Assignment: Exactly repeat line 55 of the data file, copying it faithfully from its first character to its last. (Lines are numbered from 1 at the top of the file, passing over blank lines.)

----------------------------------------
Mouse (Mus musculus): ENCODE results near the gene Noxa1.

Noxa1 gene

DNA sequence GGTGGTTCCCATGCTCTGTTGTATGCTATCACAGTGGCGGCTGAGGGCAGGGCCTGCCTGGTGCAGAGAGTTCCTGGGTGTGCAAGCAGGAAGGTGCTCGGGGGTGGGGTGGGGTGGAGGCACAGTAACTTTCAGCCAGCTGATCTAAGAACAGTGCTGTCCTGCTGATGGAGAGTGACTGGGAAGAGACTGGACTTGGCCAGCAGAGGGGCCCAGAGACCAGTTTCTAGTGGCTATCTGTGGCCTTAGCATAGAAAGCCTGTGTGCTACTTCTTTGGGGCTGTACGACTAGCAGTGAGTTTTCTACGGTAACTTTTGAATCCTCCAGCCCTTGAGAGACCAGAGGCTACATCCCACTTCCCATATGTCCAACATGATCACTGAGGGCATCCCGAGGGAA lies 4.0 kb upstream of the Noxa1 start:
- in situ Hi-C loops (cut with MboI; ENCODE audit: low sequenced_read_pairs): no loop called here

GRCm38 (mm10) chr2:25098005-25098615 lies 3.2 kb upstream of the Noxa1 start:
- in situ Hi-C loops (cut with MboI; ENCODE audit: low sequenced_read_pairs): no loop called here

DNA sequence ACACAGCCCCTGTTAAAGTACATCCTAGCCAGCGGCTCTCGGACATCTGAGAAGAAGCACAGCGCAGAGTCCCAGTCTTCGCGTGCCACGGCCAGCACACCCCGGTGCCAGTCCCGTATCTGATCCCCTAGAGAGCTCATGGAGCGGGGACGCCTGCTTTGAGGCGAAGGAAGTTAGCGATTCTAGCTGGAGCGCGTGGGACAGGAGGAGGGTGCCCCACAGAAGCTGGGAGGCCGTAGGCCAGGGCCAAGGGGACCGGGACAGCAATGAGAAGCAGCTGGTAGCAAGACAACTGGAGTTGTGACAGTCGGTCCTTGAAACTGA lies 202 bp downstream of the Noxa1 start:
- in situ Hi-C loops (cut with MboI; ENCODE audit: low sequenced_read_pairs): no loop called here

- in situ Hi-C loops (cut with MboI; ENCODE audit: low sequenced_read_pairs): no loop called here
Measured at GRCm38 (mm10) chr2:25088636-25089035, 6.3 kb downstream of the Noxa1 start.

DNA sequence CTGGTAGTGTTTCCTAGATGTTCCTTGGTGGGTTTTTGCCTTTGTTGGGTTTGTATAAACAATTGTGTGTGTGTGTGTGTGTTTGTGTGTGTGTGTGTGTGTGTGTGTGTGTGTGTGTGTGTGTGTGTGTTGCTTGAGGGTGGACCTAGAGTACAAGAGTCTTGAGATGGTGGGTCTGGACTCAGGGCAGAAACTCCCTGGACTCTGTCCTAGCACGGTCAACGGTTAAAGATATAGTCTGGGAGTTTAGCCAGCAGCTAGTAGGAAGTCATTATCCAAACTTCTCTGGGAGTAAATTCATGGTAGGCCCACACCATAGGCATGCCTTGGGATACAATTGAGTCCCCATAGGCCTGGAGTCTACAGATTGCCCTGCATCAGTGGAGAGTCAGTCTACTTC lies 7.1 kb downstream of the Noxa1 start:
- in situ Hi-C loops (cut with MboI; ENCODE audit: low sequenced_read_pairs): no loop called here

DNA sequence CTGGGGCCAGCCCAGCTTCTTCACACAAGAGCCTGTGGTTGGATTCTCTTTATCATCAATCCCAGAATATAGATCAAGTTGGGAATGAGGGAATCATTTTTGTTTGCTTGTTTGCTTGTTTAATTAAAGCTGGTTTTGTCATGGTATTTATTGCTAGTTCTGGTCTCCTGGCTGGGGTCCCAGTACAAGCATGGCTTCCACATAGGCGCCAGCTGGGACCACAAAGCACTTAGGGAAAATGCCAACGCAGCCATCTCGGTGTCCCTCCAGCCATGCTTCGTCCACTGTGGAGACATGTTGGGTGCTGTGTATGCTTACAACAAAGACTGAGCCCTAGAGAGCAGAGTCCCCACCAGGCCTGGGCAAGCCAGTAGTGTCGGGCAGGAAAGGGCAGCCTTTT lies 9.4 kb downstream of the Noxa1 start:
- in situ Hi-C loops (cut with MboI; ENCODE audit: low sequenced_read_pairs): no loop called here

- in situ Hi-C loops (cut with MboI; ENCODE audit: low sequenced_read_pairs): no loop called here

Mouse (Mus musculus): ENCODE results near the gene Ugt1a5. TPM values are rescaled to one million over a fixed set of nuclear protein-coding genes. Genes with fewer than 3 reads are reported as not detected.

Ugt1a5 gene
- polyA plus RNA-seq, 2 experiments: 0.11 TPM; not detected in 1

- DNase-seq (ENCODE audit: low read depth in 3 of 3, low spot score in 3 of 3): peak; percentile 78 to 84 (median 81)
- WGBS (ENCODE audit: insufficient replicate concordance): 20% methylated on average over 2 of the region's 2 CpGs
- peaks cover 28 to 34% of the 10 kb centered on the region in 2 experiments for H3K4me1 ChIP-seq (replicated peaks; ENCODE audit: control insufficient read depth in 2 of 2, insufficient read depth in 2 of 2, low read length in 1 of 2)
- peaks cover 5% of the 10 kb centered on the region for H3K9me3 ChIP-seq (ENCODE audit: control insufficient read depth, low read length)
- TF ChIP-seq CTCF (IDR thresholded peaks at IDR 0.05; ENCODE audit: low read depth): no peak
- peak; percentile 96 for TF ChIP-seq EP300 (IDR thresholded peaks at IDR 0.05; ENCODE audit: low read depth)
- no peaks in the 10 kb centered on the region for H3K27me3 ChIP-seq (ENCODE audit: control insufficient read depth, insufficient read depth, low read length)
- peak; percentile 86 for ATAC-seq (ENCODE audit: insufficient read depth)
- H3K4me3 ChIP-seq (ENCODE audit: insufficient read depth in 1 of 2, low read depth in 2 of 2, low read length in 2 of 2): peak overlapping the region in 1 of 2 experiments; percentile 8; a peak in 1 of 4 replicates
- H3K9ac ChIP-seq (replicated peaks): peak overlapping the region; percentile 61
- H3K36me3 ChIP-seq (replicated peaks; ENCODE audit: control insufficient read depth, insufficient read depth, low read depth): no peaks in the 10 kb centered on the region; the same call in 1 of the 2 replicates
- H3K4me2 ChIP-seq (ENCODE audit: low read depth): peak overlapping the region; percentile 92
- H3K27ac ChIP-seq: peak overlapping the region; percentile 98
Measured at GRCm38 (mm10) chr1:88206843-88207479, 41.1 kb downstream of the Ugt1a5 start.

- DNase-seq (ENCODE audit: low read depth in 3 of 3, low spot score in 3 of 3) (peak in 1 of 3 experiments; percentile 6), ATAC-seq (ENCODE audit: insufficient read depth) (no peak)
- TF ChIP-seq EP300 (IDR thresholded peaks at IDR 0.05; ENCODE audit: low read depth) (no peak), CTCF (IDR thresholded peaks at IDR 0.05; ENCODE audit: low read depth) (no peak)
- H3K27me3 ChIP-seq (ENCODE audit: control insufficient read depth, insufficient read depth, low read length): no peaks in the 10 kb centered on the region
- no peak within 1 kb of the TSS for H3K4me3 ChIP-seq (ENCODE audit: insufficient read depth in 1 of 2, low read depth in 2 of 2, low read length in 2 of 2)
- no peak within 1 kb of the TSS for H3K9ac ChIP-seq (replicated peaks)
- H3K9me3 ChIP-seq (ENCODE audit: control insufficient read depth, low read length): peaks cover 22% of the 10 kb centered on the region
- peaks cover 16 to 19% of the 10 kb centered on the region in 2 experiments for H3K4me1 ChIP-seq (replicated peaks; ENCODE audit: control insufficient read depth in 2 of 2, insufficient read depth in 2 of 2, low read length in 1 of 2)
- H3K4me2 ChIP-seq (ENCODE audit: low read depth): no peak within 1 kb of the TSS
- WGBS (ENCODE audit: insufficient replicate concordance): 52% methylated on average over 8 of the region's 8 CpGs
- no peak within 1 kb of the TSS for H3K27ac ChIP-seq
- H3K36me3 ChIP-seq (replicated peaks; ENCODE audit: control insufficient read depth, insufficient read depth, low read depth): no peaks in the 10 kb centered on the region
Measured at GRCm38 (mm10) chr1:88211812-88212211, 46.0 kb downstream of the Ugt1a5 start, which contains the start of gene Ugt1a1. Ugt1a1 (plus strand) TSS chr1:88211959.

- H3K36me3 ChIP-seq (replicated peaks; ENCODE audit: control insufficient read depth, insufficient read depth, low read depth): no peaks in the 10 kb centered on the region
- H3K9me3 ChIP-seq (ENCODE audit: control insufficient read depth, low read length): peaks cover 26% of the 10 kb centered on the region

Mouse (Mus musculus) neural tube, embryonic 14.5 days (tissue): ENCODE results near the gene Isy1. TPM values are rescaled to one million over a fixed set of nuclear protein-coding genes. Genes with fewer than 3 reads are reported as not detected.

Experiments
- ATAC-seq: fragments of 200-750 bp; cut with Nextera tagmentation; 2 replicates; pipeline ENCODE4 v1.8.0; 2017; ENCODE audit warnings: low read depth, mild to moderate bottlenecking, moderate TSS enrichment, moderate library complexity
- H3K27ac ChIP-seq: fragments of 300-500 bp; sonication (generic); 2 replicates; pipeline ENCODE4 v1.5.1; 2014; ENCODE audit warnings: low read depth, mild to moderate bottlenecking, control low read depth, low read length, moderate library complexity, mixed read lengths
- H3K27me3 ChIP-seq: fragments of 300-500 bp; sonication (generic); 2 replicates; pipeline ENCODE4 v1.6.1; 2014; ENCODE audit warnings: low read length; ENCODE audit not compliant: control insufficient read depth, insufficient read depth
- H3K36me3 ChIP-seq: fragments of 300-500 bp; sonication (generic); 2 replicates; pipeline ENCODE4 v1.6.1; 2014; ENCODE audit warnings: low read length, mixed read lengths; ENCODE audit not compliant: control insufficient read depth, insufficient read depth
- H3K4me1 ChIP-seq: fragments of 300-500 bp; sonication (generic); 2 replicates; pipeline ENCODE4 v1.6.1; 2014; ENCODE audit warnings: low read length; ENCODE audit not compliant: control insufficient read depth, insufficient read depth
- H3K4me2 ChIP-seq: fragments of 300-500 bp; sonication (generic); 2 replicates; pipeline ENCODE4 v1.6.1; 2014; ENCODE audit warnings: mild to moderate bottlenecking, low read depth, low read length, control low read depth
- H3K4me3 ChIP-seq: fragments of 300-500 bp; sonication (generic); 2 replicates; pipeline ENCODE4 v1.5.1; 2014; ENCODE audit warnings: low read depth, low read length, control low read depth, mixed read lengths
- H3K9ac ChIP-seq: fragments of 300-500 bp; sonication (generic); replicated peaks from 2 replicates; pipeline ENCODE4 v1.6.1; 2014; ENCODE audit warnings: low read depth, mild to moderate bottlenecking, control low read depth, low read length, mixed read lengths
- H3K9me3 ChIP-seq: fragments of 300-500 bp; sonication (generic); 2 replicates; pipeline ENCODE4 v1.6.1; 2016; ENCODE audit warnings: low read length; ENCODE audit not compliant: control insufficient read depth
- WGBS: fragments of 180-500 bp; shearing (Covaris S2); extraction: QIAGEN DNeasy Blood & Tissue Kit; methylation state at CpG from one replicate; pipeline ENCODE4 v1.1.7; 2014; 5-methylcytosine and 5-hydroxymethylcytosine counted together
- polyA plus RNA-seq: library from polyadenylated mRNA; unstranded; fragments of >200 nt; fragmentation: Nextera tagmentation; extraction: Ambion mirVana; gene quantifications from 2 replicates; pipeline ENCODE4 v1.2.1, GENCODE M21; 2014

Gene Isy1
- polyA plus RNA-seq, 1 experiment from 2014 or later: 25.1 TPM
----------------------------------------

- H3K4me3 ChIP-seq: fragments of 300-500 bp; sonication (generic); 2 replicates; pipeline ENCODE4 v1.5.1; 2014; ENCODE audit warnings: low read depth, low read length, control low read depth, mixed read lengths